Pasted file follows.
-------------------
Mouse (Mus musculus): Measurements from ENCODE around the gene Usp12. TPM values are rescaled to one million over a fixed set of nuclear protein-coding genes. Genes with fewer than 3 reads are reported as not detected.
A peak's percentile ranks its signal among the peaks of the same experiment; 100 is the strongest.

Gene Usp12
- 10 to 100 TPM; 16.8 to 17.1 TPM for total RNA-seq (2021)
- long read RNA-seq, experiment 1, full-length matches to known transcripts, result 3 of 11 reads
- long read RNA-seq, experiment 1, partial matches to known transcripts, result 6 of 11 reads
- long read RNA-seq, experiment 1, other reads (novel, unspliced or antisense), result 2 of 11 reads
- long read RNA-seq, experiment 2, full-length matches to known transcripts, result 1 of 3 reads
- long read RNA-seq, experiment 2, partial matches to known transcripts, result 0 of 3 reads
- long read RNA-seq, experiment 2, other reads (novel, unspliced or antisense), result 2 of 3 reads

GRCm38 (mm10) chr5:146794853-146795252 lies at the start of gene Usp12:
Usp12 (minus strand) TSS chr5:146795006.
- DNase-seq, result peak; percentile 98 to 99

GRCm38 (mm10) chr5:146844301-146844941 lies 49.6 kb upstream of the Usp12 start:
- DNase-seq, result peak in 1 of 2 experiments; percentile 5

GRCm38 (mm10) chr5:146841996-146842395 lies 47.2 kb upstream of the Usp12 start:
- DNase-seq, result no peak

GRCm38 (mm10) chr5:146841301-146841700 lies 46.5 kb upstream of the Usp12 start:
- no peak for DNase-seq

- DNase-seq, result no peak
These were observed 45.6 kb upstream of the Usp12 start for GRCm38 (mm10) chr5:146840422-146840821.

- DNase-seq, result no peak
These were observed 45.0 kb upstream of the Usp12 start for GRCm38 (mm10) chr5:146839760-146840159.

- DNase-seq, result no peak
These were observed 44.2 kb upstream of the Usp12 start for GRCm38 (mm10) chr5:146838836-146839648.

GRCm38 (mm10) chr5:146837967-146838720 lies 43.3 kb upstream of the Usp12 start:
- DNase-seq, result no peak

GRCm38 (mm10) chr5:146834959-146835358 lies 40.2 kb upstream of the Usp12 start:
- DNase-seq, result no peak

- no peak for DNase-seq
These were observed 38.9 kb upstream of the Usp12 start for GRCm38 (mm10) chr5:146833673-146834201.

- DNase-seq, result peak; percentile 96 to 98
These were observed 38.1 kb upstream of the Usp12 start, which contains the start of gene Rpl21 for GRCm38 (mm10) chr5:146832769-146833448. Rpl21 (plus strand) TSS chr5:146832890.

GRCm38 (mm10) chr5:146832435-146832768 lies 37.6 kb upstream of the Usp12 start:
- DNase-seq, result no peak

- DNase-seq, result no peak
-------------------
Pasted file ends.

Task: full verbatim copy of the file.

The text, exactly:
Mouse (Mus musculus): Measurements from ENCODE around the gene Usp12. TPM values are rescaled to one million over a fixed set of nuclear protein-coding genes. Genes with fewer than 3 reads are reported as not detected.
A peak's percentile ranks its signal among the peaks of the same experiment; 100 is the strongest.

Gene Usp12
- 10 to 100 TPM; 16.8 to 17.1 TPM for total RNA-seq (2021)
- long read RNA-seq, experiment 1, full-length matches to known transcripts, result 3 of 11 reads
- long read RNA-seq, experiment 1, partial matches to known transcripts, result 6 of 11 reads
- long read RNA-seq, experiment 1, other reads (novel, unspliced or antisense), result 2 of 11 reads
- long read RNA-seq, experiment 2, full-length matches to known transcripts, result 1 of 3 reads
- long read RNA-seq, experiment 2, partial matches to known transcripts, result 0 of 3 reads
- long read RNA-seq, experiment 2, other reads (novel, unspliced or antisense), result 2 of 3 reads

GRCm38 (mm10) chr5:146794853-146795252 lies at the start of gene Usp12:
Usp12 (minus strand) TSS chr5:146795006.
- DNase-seq, result peak; percentile 98 to 99

GRCm38 (mm10) chr5:146844301-146844941 lies 49.6 kb upstream of the Usp12 start:
- DNase-seq, result peak in 1 of 2 experiments; percentile 5

GRCm38 (mm10) chr5:146841996-146842395 lies 47.2 kb upstream of the Usp12 start:
- DNase-seq, result no peak

GRCm38 (mm10) chr5:146841301-146841700 lies 46.5 kb upstream of the Usp12 start:
- no peak for DNase-seq

- DNase-seq, result no peak
These were observed 45.6 kb upstream of the Usp12 start for GRCm38 (mm10) chr5:146840422-146840821.

- DNase-seq, result no peak
These were observed 45.0 kb upstream of the Usp12 start for GRCm38 (mm10) chr5:146839760-146840159.

- DNase-seq, result no peak
These were observed 44.2 kb upstream of the Usp12 start for GRCm38 (mm10) chr5:146838836-146839648.

GRCm38 (mm10) chr5:146837967-146838720 lies 43.3 kb upstream of the Usp12 start:
- DNase-seq, result no peak

GRCm38 (mm10) chr5:146834959-146835358 lies 40.2 kb upstream of the Usp12 start:
- DNase-seq, result no peak

- no peak for DNase-seq
These were observed 38.9 kb upstream of the Usp12 start for GRCm38 (mm10) chr5:146833673-146834201.

- DNase-seq, result peak; percentile 96 to 98
These were observed 38.1 kb upstream of the Usp12 start, which contains the start of gene Rpl21 for GRCm38 (mm10) chr5:146832769-146833448. Rpl21 (plus strand) TSS chr5:146832890.

GRCm38 (mm10) chr5:146832435-146832768 lies 37.6 kb upstream of the Usp12 start:
- DNase-seq, result no peak

- DNase-seq, result no peak